Using data to improve care
Hip fracture is the most serious and costly fall-related injury suffered by older people; therefore, collecting patient- and facility-level data is important for improving outcomes in hip fracture management.
In 2016, there were approximately 22 000 hip fractures in Australia with a combined direct and indirect cost of $908 million. Projected figures for Australia have this number rising to 30 000 by 2022 and costing just over $1 billion.
The impact of a hip fracture on the individual is huge, with approximately five per cent dying in hospital, more than 10 per cent newly discharged to an aged care facility, more than half having ongoing issues with mobility over 12 months post-injury, and 15–20 per cent dying in the year after discharge.
Despite this massive cost to the individual, their families and society, research shows that provision of effective secondary care after fracture (eg, osteoporosis and falls assessment and management) is not routinely provided.
In September 2014, the Australian and New Zealand Hip Fracture Registry (ANZHFR) released the NHMRC-endorsed ANZ Guideline for Hip Fracture Care: Improving Outcomes in Hip Fracture Management of Adults. This guideline was designed to assist both clinicians and health managers to provide a high-level of care to people admitted with a fractured hip. Establishment of this guideline enabled the development of a bi-national Hip Fracture Care Clinical Care Standard, which was released in September 2016.
The ANZHFR collects individual patient- and facility-level data from hospitals across the two countries. Comparative reports highlight performance against the Australian Commission on Safety and Quality in Health Care and the Hip Fracture Care Clinical Care Standard, and provides opportunities for facilities to identify the areas of hip fracture care that they do well, and other areas that may need review and redesign.
In December 2016, the APA highlighted the role of the Hip Fracture Care Clinical Care Standard in an article in InMotion titled ‘A new standard of hip fracture care’. The standard aims to ensure that people admitted to hospital with a fracture of the femur neck are provided with high-quality and safe care throughout their hospital stay and during their transition from hospital to the community. The standard also aims to prevent further fractures by the implementing an individualised falls prevention program, and bone health assessment and management plan.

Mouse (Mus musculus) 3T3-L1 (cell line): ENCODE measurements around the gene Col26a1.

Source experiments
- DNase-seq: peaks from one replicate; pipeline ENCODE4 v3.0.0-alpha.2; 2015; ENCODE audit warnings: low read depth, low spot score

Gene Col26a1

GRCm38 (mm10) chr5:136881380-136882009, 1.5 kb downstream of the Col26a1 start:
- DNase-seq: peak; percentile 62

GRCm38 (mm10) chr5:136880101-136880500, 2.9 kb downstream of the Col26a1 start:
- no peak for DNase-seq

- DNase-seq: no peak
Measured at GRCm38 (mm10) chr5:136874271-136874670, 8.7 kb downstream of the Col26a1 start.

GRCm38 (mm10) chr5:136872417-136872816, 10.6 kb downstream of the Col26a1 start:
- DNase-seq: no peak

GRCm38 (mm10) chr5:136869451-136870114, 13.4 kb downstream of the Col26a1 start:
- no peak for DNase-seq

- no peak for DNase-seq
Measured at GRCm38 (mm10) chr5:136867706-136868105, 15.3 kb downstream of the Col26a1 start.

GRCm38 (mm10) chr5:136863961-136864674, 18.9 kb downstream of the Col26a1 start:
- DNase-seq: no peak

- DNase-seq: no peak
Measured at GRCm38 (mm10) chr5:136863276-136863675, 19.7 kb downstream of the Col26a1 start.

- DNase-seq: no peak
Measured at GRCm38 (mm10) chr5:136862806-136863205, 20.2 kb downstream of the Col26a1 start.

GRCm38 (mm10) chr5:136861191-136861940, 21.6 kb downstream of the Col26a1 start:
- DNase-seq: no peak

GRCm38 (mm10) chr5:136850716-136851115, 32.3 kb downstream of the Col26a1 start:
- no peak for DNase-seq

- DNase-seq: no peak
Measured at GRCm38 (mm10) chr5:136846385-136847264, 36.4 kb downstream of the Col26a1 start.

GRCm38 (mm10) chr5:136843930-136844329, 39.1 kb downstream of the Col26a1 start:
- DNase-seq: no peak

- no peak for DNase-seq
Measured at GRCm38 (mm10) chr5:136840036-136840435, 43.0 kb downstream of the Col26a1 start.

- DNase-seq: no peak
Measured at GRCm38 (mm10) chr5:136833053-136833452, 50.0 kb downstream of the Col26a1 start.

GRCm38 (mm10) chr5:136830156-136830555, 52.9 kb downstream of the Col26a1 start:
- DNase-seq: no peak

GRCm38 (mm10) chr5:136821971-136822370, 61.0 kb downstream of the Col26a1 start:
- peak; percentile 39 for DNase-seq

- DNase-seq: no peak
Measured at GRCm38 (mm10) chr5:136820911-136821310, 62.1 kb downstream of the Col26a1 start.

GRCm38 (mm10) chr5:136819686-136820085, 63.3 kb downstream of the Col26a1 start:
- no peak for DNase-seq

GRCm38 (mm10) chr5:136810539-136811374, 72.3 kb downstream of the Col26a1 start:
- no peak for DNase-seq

Many of the data that is needed for hospitals to assess their care are not readily collected through existing administrative datasets. The ANZHFR has been designed to align with both the guideline and the standard and enables hospitals that collect registry data to evaluate care against them.
The ANZHFR patient-level audit includes the following information:
- patient details—demographic information
- admission—where the patient has come from, time in the emergency department and the admission ward
- assessment—patients’ pre-admission walking ability, pain assessment and management, cognitive assessment, bone medications on admission, who conducted the preoperative medical assessment, fracture side, atypical fracture and fracture type
- treatment—information relating to surgery, use of a nerve block, pressure injuries, geriatric medicine assessment, specialist falls assessment and bone medication at discharge